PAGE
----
Jamie's Blog

Thursday, March 29, 2007

Google Search Trends

Last year I turned on Google's search history feature for my account. basically what happens is that Google keeps a record of all searches you do while logged into your account. It also keeps links attached to your search record of any site you went to as a result of the search. This is really useful when you remember finding some site before, but can't remember what you searched for to find it or can't remember which of the results of the search you clicked on.
I've used it multiple times already to find things that I should have bookmarked and didn't. Or to find data that wasn't significant or relevant enough when I first read it, but now has become important. This can really be a time saver.
But other than the above uses, I never really looked at all of the features it offers. It also offers you a look at your search trend and habits, over the last year, week, or month. It offers those trends in easy to see bar graphs like the one below.

What you are seeing is the average number of searches on each day of the week over the last year. as you can see, I seem to have a much higher number of searches on Wednesday. Very few searches on Saturday and Sunday, and a roughly even number of searches for the other weekdays.
I understand why I have low searches on Saturday and Sunday. Most Saturday's I'm either working on something at home(yard work, etc.) that doesn't include using the computer, or I'm not home at all. And on Sundays, I usually leave the house in the morning and don't return until late that night. So again, very little computer time. The only stat I don't understand is why Wednesday is so high. What is it about Wednesday that causes me to do more searches on that day then others?

The next graph is a breakdown of averages by hour.

This graph I understand a little better. The greatest number of searches is between 8 and 5 with very few before or after. Can you guess what hours I work?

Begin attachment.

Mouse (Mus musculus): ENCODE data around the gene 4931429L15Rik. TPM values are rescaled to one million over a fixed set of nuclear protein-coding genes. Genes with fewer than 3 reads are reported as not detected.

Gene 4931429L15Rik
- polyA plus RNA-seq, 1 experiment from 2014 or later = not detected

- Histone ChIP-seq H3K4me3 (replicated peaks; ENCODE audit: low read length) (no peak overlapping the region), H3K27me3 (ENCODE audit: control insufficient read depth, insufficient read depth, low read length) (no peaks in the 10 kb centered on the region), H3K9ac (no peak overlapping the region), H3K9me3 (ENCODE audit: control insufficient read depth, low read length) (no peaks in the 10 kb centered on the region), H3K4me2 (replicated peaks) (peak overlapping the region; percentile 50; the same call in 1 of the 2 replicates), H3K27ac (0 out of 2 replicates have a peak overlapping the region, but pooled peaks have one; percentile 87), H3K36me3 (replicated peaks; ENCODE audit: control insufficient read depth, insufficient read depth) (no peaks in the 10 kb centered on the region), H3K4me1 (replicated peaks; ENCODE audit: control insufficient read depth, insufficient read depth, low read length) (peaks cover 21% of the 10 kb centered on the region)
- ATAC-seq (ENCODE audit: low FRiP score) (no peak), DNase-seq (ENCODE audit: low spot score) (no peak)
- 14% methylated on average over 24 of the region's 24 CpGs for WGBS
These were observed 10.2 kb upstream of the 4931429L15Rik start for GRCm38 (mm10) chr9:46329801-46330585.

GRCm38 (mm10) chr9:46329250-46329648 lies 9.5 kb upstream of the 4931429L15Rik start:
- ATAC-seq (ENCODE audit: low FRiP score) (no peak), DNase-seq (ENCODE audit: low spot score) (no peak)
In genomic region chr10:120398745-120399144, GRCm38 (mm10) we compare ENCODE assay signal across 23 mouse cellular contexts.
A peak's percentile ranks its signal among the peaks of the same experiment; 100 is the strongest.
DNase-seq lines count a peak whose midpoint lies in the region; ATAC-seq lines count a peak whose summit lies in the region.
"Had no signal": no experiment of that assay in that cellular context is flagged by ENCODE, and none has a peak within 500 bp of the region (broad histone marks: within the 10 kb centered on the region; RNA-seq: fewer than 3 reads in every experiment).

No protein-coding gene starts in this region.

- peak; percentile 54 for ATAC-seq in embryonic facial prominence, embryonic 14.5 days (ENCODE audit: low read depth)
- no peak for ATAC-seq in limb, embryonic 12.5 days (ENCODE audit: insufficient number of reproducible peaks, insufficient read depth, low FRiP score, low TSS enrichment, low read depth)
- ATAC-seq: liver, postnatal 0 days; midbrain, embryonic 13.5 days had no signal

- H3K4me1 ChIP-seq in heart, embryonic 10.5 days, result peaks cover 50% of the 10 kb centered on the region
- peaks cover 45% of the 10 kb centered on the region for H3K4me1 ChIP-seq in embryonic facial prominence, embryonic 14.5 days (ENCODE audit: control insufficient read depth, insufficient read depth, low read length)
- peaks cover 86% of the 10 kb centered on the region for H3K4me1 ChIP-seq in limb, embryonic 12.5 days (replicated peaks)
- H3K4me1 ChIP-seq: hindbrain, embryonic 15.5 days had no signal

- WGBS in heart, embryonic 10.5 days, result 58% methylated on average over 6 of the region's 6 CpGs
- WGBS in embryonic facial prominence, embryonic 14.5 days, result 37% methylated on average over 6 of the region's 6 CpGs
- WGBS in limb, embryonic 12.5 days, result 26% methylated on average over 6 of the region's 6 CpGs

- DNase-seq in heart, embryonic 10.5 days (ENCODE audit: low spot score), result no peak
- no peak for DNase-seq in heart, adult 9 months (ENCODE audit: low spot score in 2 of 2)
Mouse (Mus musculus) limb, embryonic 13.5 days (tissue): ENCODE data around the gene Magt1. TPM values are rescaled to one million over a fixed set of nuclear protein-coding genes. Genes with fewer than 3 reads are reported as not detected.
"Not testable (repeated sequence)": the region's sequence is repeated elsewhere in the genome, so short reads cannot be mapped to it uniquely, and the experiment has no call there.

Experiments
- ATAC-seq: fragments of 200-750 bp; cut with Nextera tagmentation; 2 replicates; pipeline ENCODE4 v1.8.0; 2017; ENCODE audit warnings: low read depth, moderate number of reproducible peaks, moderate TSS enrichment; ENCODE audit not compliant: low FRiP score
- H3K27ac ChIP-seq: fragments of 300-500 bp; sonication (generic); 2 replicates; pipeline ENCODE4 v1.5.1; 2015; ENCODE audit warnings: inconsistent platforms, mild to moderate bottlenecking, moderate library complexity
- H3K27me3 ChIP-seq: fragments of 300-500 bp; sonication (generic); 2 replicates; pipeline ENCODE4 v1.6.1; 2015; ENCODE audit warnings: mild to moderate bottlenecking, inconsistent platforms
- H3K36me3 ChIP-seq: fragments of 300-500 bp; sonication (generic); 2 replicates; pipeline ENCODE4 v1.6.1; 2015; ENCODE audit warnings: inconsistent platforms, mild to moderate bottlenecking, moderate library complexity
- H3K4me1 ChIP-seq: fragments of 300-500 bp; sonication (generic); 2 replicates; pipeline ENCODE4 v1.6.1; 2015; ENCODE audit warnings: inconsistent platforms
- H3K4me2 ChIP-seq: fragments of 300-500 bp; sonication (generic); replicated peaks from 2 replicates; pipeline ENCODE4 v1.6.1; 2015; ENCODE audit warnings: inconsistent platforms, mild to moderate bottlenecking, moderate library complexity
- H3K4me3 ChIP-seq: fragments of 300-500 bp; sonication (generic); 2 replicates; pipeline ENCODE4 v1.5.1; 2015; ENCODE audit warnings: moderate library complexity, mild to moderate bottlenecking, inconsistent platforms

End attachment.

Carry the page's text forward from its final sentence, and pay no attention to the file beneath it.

Searches in the 8:00 am hour start off relatively low, which makes sense. I usually start the day off responding to emails and voice mails that came in over night. It would probably be lower still, if I actually started work at the official 8:00 am start time. But since I usually arrive at work early, I can actually get started sooner. The joys of a salaried job.
Searches increase in the 9:00 hour as I really get into my work. They then start to drop off as we get closer to lunch. Can you guess what time I eat lunch?
Picks up again dramatically after lunch. Probably because I've had a chance to think about what ever problem I was having while I ate.
Drops off in the 5:00 hour. Would probably be lower, but I often don't leave work on time.
6:00 and 7:00 are almost empty. I would have been on the road at those times, or I just got home and am going through the mail and fixing dinner.

So as you can see, there is quite a bit of data that you could glean from looking at these graphs. Without knowing anything about me, you could actually come up with a lot of very accurate information.
1. I work in a job that requires a lot of web access. Probably IT related, but it could be news or journalistic.(If you had access to the actual sites I clicked on, which Google does, you could confirm my likely job)
2. I don't work on the weekends.
3. I work from 8 am to 5 pm.
4. I generally take lunch around 12:00 and get back around 1:00 pm(most likely an hour lunch)
5. I most likely am traveling or am not at a computer in the 6:00 and 7:00 hours.
6. I probably go to bed sometime after midnight and wake up sometime after 6:00 am.

I'm not entirely sure how this information would help Google, but it is surprising how much it tells them about me.

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